In the general election of 1997 the SLP stood 64 candidates (including one that Scargill declared 'voided' in the middle of the campaign!). Despite the witch-hunt, there was by and large considerable enthusiasm, including from the internal opposition, for this electoral intervention, at a time when most of the non-SLP left were working for a Tony Blair victory - the SWP, Alliance for Workers' Liberty, Workers Power, International Socialist Group, etc all thought a win for New Labour would foresee a "crisis of expectations" or a "fructification of hope". Instead there was further demoralisation.

However, a good proportion of the 2,000-plus SLP membership had been active in the campaign and the results (just under two percent where the SLP stood) were generally held to be reasonable in view of the anti-Tory Labour landslide. 1997 was the only election campaign the SLP contested that resulted in a net increase in membership. Branches were still relatively lively and autonomous - often beyond the reach of the deadening bureaucratic hand of Scargill and his Fisc minions.

The real sea change came at the SLP's second congress in December 1997. That was the occasion when the notorious block vote of the so-called 'affiliated trade union', the North West, Cheshire and Cumbria Miners Association, was inadvertently revealed. This phantom organisation of retired miners, run by Scargill acolyte Billy Kelly, was able to cast no fewer than 3,000 votes on behalf of its 'members', swamping those of the SLP's individual members.

The existence of this block vote only came to light during voting on a particularly contentious motion calling for the abolition of the party's black section - favoured by Fisc and a section of the politically correct and liberal membership. Scargill was, it seems, increasingly unhappy with the Fiscites. They had grown too big for their boots. They were to be taught a lesson.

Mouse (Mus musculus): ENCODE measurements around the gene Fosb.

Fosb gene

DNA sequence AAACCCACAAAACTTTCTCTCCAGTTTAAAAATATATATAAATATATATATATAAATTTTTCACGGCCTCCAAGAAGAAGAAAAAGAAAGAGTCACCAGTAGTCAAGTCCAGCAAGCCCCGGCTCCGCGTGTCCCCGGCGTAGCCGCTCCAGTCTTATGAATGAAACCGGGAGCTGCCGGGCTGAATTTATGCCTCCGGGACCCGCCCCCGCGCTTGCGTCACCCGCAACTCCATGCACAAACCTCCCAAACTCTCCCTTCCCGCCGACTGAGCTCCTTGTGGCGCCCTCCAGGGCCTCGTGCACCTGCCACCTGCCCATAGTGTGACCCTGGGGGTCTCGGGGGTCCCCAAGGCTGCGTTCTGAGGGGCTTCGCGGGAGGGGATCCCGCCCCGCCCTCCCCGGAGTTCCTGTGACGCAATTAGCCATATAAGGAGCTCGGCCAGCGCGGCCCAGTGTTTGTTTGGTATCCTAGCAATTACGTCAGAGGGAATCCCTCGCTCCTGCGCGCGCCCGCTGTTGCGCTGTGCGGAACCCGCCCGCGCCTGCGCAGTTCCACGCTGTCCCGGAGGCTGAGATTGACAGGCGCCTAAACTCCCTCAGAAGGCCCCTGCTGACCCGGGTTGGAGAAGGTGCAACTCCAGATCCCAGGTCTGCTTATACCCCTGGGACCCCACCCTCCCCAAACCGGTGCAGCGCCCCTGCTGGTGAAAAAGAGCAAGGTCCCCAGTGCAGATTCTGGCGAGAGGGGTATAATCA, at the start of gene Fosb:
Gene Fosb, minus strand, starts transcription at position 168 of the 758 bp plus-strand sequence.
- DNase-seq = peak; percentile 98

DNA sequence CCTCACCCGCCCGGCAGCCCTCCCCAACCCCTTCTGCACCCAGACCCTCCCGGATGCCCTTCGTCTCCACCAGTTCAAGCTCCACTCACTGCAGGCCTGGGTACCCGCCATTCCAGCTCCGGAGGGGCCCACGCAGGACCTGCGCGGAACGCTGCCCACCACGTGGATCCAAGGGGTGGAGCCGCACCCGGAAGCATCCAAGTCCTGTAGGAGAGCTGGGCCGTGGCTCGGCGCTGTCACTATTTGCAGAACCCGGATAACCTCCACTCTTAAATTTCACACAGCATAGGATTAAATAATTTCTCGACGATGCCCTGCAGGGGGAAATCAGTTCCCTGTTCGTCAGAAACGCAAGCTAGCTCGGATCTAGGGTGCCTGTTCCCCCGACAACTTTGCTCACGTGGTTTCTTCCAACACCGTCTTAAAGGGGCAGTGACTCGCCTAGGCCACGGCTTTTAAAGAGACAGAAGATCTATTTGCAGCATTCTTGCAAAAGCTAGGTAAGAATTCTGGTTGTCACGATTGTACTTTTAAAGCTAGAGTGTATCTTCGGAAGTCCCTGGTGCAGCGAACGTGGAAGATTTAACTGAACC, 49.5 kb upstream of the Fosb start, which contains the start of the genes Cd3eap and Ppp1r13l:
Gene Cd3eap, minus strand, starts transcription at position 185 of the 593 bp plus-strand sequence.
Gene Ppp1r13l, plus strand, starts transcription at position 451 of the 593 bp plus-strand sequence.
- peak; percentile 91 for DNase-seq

The motion to abolish their precious black section was moved by Harpal Brar. He could not have been better chosen - as an instrument to torture and humble Fisc. Though on a personal level Brar is a charming man, he leads an ultra-Stalinite grouplet - variously calling itself the Communist Workers Association or Association of Communist Workers. He is also prominent in the Stalin Society (yes, it really does exist) and devotes most of his talents to writing and publishing Lalkar, an obscure journal which lavishly sings the praises of Joseph Stalin, Kim Il Sung and (at that time) a certain Arthur Scargill. The Brarites detested the Fiscites and vice versa.

Scargill had instructed Kelly to support Brar's motion, which, of course guaranteed its victory. Nevertheless he did not reckon on the actions of a couple of tellers, who were shocked and dismayed to discover that a single individual was wielding 3,000 votes. These comrades 'mislaid' the NWCCMA's voting slip, and the motion was duly declared defeated. Comrade Kelly rose to his feet, demanding to know why all those votes he had cast had not been counted.

Pandemonium broke loose when people realised what was going on. But the upshot was the vote was retaken and a clear defeat was suddenly transformed into an overwhelming victory. Many walked out and resigned on the spot and, as for Fisc, it was thrown into total crisis. They had been betrayed by their chosen god whom they had doggedly served for year after year.

In hindsight this congress - held just 19 months after the SLP's foundation - marked the beginning of end for the SLP project. Clearly a party which relied on vote-rigging to ensure the leader's control could not be a vehicle for working class emancipation … or for that matter anything serious. Membership haemorrhaged and relations between Scargill and Fisc went from bad to worse.

Owing to a monumental cock-up the 1998 annual congress was not held. The officers simply forgot to send out the relevant notices in time and so a special congress was convened for the purpose of electing a new leadership. From Scargill's point of view this was essential, since he had now decided to oust the Fiscites, who up to then had still been acting as his chief lieutenants. Sikorski and co had put forward proposals aimed at clipping Scargill's wings and, what is more, as the annual congress had been cancelled, they had been circulating a document demanding the convening of a 'special conference' to determine the party's future direction.